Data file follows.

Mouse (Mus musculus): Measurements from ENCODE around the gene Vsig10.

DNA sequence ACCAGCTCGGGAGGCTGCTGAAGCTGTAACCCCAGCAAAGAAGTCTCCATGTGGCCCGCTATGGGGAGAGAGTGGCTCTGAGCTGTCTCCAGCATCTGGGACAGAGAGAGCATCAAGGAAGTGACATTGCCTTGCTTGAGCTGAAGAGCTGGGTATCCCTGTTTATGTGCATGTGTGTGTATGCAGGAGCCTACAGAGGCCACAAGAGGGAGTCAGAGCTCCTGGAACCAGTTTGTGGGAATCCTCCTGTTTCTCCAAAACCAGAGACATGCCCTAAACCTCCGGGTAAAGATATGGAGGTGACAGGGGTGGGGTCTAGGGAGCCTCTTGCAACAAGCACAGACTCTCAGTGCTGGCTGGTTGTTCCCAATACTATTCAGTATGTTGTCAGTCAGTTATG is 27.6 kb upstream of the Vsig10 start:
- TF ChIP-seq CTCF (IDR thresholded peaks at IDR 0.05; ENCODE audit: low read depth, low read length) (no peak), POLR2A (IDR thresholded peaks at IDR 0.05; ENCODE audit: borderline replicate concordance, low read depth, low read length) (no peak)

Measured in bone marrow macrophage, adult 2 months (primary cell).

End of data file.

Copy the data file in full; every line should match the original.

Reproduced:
Mouse (Mus musculus): Measurements from ENCODE around the gene Vsig10.

DNA sequence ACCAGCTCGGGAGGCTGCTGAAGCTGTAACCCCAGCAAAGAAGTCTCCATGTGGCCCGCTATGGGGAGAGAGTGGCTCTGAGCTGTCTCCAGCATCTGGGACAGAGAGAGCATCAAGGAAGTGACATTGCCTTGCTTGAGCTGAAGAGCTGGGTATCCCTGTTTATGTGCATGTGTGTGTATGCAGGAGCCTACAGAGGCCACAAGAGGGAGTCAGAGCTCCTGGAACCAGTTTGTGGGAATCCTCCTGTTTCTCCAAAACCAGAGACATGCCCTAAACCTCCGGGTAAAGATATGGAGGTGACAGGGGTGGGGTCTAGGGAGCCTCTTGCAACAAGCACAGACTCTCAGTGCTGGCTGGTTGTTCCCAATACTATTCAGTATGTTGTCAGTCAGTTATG is 27.6 kb upstream of the Vsig10 start:
- TF ChIP-seq CTCF (IDR thresholded peaks at IDR 0.05; ENCODE audit: low read depth, low read length) (no peak), POLR2A (IDR thresholded peaks at IDR 0.05; ENCODE audit: borderline replicate concordance, low read depth, low read length) (no peak)

Measured in bone marrow macrophage, adult 2 months (primary cell).